New Zealand

Country statistics

New Zealand

Land area: 103,483 sq miles (268,021 sq km)

Total area: 103,738 sq miles (268,680 sq km)

Population (2010 est.): 4,252,277 (growth rate: 0.9%); birth rate: 13.8/1000; infant mortality rate: 4.8/1000; life expectancy: 80.5; density per sq km: 15

Capital City: Wellington

Monetary unit: New Zealand dollar

Languages: English, Maori (both official)

Ethnicity/race: New Zealand European 74.5%, Maori 9.7%, other European 4.6%, Pacific Islander 3.8%, Asian and others 7.4%

Religions: Anglican 24%, Presbyterian 18%, Roman Catholic 15%, Methodist 5%, Baptist 2%, other Protestant 3%, unspecified or none 33% (1986)

Country introduction

Mt Ruapehu is New Zealand's largest active volcano

New Zealand is an island country located in the South-western Pacific Ocean. It comprises of two main islands (called the North and South Islands in English, Te-Ika-a-Maui and Te Wai Pounamu in Maori) and a number of smaller islands. The tallest North Island mountain, Mount Ruapehu (2,796 m / 9,176 ft), is an active cone volcano. The South Island is the largest land mass, and is divided along its length by the Southern Alps, the highest peak of which is Aoraki/Mount Cook.

The dramatic and varied landscape of New Zealand has made it a popular location for the production of television programmes and films, including the Lord of the Rings trilogy.

Because of its long isolation from the rest of the world and its island biogeography, New Zealand has extraordinary flora and fauna. About 80% of the New Zealand flora occurs only in New Zealand, including more than 40 endemic genera. The main two types of forest have been dominated by podocarps including the giant kauri and southern beech. The remaining vegetation types in New Zealand are grasslands of tussock and other grasses, usually in sub-alpine areas, and the low shrublands between grasslands and forests.

The culture

The Kaikoura Range, South Island

New Zealand has a diverse contemporary culture with influences from British, Irish, and Maori cultures, along with those of other European cultures and - more recently - Polynesian (including Samoan, Tongan, Niuean, Cook Islands Maori, Tahitian, and Hawai'ian) and Southern and South-east Asian (Indian, Chinese, Korean, Cambodian, and Japanese) cultures.

New Zealand's landscape has appeared in a number of television programmes and films. In particular, the television series Hercules: The Legendary Journeys and Xena: Warrior Princess were filmed around Auckland, and the film Heavenly Creatures in Christchurch. The television series The Tribe is set and filmed in New Zealand. New Zealand director Peter Jackson shot the epic The Lord of the Rings film trilogy in various locations around the country, taking advantage of the spectacular and relatively unspoiled landscapes, and Mount Taranaki was used as a stand-in for Mount Fuji in The Last Samurai. The latest of such major international films to be released are King Kong, The Chronicles of Narnia: The Lion, the Witch and the Wardrobe.

Attractions & landmarks

Kaikoura Peninsula, looking south, the village of South Bay below, and the Hundalee Hills and Seaward Kaikoura range accross the water

New Zealand is a small country of immense beauty with many attractions to see.

Located in the South Pacific Ocean, New Zealand is made up of two main islands, the North and South.

The North Island is home to the majority of New Zealand's four million people. It is known for its beaches, islands, volcanoes and geothermal areas, and for showcasing the Maori heritage. The island offers areas of scenic beauty such as that seen in the Bay of Islands, which has over 200 islands within the greater area.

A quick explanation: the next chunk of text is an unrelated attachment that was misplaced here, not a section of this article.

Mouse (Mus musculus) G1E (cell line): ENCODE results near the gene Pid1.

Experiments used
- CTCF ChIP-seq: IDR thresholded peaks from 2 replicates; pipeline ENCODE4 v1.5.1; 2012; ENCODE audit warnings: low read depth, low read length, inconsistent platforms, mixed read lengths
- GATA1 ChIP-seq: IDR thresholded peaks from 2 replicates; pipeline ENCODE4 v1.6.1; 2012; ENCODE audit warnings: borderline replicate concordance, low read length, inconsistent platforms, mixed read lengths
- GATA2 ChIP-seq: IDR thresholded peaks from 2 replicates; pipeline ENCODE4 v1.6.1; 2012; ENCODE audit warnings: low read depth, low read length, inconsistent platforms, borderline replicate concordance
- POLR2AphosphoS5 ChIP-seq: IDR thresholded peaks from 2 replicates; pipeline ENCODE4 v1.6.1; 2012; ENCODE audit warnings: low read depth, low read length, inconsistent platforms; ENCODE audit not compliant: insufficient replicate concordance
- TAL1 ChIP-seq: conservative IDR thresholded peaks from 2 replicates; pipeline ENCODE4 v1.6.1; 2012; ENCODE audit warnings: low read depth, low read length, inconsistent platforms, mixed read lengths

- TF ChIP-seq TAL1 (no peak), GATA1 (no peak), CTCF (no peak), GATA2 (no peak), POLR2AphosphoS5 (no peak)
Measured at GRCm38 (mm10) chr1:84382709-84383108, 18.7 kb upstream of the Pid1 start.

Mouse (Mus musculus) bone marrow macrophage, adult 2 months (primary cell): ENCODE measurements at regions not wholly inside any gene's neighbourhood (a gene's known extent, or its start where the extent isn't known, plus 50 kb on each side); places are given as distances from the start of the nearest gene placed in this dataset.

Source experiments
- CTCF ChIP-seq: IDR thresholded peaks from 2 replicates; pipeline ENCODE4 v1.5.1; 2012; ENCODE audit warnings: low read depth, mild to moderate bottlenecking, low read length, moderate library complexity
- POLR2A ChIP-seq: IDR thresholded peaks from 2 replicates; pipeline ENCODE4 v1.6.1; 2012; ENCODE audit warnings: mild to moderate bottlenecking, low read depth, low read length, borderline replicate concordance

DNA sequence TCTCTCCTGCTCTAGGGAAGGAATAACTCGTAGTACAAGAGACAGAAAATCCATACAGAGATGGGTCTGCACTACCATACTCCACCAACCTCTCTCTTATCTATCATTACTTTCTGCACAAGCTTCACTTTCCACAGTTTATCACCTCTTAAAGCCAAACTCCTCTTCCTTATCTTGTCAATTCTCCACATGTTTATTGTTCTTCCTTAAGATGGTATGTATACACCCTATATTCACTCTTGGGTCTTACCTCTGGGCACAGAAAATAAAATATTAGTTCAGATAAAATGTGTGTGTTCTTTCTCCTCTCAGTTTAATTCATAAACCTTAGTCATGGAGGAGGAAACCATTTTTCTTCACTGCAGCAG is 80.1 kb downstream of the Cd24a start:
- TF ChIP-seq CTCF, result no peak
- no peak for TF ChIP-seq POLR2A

The North Island's major cities, Auckland, New Zealand's largest city with a third of the country's population and Wellington, are exciting hubs of culture, cuisine and nightlife.

Rotorua is probably the smelliest city in New Zealand. Built on a geothermal region Rotorua has several natural attractions in the form of mud holes, geysers and hot pools. The huge capacity of the geothermal resource is large enough to allow the generation of electricity for New Zealand's main grid.

Lake Taupo is New Zealand's largest lake and is the result of one of New Zealand's historical volcanic eruptions. Now teeming with large trout and eels and surrounded by gorgeous native bush, Lake Taupo is an essential stop for a stay while passing through the North Island.

In contrast the South Island is famous for its dramatic landscapes and wildlife.

Christchurch, the largest city in the South Island, is often referred to as a more English city than those in England in the United Kingdom. Situated at the base of an extinct volcano that formed Banks Peninsula, Christchurch looks out over the Canterbury Plains towards the majestic Southern Alps. During the early exploration of the Antarctic, Christchurch was often used as the departure point for expeditions and today is used by many nations to support their Antarctic bases.

Some of the world's finest alpine walking is found in the South Island. It is a region of untamed beauty with alpine meadows that extend to the glaciers and snowfields beneath the picture perfect summits of Mt Cook, Mt Aspiring and other peaks that form the Southern Alps. It stretches almost the entire length of the island.

The incredible 'sunken mountains' of Fiordland and the Marlborough Sounds are easily explored by boat, while Kaikoura is the destination for whale watching and swimming with the dolphins and sharks. The steep sided mountains along Kaikoura's coast continues down from the water's edge to depths of around 2 km (1.2 miles). These impressive depths attract sperm whales and elusive giant squids from other parts of the world.

Further down south untamed island of Rakiura will be found (aka Stewart Island), which is a true haven of native wildlife.